She loves Sanders. She watched the convention to see if Biden can win her over.

“John Kasich? You’ve got to be joking,” she said. “I’ve been sick to my stomach, seeing how scheduling has turned out.”

Like many supporters of Sen. Bernie Sanders (I-Vt.), Kim had been disappointed when Joe Biden essentially clinched the nomination. She was unexcited by his political ideas, unsure of his mental acuity and resentful of his political record, particularly his authorship of a 1994 crime law that she believes contributed to mass incarceration. Her concerns weren’t assuaged when Biden chose Sen. Kamala D. Harris (D-Calif.) as his running mate. Harris’s prosecutorial record gave her qualms.

She wants Democrats to move left, to address big problems with big, new ideas. She wanted the party to harness the enthusiasm of young, working-class, Black and Brown voters who have helped Ocasio-Cortez and other liberals prevail over establishment Democrats since 2018.

Instead, Democrats were giving Kasich more airtime than Ocasio-Cortez. It didn’t bode well. “When I read the news about [Ocasio-Cortez’s] speaking time,” she said, “I was so frustrated I started looking up the Green Party candidate.”

And so, on Monday night, unenthusiastic but engaged, Kim settled in front of her television with a glass of red wine, watching as Democrats attempted to sell voters across the ideological spectrum on a Biden-Harris ticket.

Kim, a South Korean immigrant, grew up in Portland, Ore., where her parents ran a dry-cleaning business. She attributes her liberal views to her upbringing. “When my family immigrated to Portland there was so many social services we benefited from,” she said. As Koreans, they never embraced America’s ethos of rugged individualism. “We believe focusing on self is selfish and naive.”

With a PhD in anthropology from Michigan State University, Kim, 45, has spent much of her career working with college students of color, many from low-income households. She now leads diversity initiatives for the University of California system, dividing her time between an apartment in Oakland and a Charlotte home she shares with her husband.

She is given to political cynicism. But her harsh pronouncements are often leavened with wit.

She found little to love during the first hour of Monday’s programming. When a speaker promised that Biden would “put the country back together,” she countered that the nation has never really been together. When Kasich delivered prerecorded remarks, she recalled the former governor’s support for strict abortion laws: “He loves women’s uteruses, big time.” Her warmest words were for Eva Longoria, a former “Desperate Housewives” actress who served as the virtual convention’s moderator: “I like her. She was definitely my favorite Desperate Housewife.”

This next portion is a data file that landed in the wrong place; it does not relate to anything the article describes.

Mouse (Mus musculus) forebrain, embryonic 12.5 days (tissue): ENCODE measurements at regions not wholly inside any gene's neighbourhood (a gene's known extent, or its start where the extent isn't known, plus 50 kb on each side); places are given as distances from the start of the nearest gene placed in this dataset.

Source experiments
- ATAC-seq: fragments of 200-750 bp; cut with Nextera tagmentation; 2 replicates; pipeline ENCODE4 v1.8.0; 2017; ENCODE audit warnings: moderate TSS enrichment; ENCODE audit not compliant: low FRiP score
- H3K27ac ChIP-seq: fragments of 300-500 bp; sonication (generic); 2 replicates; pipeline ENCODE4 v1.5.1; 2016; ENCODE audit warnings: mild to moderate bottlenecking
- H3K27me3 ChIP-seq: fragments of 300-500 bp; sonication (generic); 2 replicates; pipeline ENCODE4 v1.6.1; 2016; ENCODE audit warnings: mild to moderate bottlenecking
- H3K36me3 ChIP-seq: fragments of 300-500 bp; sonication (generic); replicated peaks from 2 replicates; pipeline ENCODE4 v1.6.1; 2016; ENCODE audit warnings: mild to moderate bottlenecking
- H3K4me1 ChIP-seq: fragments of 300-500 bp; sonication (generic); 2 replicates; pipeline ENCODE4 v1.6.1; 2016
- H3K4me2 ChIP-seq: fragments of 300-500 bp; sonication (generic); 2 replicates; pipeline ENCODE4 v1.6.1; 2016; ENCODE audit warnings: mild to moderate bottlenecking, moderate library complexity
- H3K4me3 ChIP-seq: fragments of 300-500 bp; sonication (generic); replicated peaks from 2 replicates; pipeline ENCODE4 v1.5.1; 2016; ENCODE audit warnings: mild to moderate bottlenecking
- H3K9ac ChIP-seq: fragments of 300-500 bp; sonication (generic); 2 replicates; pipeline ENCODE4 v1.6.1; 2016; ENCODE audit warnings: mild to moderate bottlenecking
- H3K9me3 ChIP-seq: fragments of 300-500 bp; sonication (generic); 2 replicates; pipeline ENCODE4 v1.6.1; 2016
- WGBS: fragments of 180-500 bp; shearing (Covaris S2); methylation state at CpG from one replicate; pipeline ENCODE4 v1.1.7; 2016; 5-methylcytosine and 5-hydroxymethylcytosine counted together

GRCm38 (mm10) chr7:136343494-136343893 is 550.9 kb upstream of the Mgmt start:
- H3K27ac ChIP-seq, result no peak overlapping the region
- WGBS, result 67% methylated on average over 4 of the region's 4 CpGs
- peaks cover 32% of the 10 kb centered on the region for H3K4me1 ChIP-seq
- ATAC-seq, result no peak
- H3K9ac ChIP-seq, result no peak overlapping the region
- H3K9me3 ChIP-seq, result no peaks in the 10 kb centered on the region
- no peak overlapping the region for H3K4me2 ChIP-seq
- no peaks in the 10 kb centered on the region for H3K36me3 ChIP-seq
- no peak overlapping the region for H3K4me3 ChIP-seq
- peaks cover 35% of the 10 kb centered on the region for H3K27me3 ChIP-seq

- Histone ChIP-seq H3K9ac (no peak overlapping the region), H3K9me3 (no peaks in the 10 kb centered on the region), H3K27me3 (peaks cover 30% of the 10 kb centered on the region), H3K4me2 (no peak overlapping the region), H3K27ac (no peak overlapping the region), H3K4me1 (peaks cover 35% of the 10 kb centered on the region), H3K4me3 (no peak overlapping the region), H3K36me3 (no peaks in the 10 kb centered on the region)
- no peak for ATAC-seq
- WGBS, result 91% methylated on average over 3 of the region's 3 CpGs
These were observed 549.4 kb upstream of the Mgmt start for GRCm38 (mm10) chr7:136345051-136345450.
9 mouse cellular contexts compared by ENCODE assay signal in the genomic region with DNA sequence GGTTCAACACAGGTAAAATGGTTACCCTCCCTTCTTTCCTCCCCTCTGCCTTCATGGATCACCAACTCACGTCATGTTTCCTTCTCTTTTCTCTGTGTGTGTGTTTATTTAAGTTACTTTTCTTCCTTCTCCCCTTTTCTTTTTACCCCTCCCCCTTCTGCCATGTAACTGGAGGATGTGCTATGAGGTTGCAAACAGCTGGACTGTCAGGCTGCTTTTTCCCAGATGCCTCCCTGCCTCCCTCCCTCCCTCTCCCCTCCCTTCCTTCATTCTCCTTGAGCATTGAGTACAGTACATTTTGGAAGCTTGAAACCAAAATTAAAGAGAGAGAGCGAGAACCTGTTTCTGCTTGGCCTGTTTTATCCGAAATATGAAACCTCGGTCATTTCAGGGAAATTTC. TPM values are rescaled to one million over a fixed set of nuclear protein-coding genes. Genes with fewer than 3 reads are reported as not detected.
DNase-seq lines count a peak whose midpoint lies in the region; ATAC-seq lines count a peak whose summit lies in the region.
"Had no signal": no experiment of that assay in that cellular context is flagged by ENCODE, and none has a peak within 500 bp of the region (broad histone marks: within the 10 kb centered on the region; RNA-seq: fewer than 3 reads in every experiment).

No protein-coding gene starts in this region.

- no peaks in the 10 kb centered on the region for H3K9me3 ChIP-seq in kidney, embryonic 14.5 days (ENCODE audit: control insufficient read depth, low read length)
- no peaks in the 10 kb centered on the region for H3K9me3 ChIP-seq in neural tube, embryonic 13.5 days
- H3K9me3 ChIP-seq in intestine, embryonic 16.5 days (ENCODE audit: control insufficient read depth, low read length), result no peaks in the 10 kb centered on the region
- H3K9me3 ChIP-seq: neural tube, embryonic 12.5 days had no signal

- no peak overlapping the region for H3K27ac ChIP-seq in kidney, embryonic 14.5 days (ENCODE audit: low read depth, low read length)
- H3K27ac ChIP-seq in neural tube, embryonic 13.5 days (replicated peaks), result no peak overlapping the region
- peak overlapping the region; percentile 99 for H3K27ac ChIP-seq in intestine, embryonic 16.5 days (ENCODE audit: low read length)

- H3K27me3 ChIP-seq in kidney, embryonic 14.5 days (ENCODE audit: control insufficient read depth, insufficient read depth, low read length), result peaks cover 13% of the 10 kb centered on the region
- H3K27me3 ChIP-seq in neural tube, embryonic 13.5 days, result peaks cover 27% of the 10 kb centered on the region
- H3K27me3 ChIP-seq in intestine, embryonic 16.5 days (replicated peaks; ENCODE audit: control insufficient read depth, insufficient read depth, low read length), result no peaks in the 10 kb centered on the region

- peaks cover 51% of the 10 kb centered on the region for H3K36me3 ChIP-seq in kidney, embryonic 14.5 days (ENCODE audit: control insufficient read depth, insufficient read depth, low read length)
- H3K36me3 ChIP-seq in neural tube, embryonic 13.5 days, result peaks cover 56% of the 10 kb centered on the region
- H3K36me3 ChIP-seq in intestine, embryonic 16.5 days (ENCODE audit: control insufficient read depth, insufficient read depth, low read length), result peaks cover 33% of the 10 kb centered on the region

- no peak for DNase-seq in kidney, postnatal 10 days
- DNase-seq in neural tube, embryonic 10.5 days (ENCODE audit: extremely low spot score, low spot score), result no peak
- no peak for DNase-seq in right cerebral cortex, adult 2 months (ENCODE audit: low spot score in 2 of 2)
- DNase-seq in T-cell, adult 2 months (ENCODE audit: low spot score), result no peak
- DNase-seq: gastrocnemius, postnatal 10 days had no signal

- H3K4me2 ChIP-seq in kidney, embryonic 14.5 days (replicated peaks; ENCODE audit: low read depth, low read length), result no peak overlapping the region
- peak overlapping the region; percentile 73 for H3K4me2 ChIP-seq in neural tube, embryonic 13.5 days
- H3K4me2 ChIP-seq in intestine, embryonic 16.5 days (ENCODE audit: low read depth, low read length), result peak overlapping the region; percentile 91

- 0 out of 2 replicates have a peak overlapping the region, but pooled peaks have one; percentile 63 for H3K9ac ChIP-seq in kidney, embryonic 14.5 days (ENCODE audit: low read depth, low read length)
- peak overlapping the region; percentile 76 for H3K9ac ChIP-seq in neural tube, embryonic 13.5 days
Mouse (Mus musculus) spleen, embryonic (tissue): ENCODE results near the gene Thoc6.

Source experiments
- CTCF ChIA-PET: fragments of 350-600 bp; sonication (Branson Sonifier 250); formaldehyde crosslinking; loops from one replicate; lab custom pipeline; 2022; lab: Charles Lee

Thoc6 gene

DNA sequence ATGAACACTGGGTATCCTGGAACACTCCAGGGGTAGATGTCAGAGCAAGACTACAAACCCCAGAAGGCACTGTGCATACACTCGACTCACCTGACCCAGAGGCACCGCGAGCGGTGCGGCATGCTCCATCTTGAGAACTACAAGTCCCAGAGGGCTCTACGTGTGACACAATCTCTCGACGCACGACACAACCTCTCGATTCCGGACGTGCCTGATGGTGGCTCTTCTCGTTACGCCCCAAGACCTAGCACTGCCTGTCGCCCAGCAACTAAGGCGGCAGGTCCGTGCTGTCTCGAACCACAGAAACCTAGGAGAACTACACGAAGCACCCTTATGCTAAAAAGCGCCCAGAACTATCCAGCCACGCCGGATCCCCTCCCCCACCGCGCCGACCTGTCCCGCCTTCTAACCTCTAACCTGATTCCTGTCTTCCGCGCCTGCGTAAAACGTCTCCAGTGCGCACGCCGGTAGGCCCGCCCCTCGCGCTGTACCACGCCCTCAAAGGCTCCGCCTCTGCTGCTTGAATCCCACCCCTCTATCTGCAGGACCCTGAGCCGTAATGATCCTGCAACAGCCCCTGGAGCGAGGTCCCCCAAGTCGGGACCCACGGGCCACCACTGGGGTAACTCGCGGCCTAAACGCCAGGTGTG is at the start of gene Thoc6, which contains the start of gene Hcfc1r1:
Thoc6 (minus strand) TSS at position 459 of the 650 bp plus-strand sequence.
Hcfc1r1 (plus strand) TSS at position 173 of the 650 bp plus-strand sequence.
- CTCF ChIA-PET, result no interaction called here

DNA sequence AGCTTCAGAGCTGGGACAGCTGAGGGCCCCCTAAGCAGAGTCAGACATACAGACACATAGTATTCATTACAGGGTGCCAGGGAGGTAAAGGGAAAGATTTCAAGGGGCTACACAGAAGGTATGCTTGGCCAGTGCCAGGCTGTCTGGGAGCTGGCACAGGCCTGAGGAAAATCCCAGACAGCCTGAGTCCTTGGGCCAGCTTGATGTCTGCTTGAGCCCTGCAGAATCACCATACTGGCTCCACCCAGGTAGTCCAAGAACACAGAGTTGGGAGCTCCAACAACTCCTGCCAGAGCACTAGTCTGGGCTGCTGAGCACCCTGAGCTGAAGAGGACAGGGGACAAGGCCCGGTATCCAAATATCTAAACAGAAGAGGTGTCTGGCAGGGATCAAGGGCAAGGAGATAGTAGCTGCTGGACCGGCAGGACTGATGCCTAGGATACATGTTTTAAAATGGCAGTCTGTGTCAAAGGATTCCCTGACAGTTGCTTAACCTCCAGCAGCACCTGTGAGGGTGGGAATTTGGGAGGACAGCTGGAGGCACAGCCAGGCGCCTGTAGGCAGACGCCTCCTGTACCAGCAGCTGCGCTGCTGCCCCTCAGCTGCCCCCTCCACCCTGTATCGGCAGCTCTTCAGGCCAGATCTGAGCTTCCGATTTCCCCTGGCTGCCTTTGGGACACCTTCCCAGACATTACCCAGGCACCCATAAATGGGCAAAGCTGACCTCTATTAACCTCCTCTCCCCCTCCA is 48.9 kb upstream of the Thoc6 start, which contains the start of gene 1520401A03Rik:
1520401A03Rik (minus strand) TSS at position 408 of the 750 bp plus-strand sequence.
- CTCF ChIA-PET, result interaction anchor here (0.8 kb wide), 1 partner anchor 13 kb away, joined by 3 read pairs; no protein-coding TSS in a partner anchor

Kim had looked forward to hearing what Sanders, her former candidate, would say, though she had worried he would come across as shell of his democratic socialist self, repackaged for centrists. “Neutered,” she said. “Castrated.”

But the Vermont senator’s speech for Biden left her pleasantly surprised. “He did say they disagreed on health care,” she said. “It wasn’t as pathetic as I thought.”

She wants Democrats to embrace more of Sanders’s policy positions, including free public college and especially Medicare-for-all. “I do believe it’s a basic right. We’re a first-world nation. It’s sad my homeland has better health care.”

Former first lady Michelle Obama, the evening’s final speaker, focused little on those policies. Instead, she denounced President Trump as “the wrong president for our country” and pleaded with America “to be willing to stand in line all night if we have to” to vote for Biden. Obama’s eloquence left Kim a little teary. “She makes you feel good,” Kim said. “She gives you hope. I wish she was running for president.”

It was after 11 p.m. when Kim turned off the TV. Half of her wine remained in her glass. “I thought I’d have to chug it,” she joked, “but Bernie did okay. He didn’t degrade himself.”

Kim had voted unenthusiastically for Hillary Clinton in 2016. She hasn’t committed to vote for Biden. She wants to hear more.

With three convention nights to go, she plans to keep watching. She’s looking forward to former presidential contender Andrew Yang, whose big ideas she admires. She hopes Ocasio-Cortez can land a few liberal plugs during her 60 seconds of airtime. Most of all, she said, she wants to hear from Biden. “I’m really waiting for Joe to speak cogently about what his platform is about.”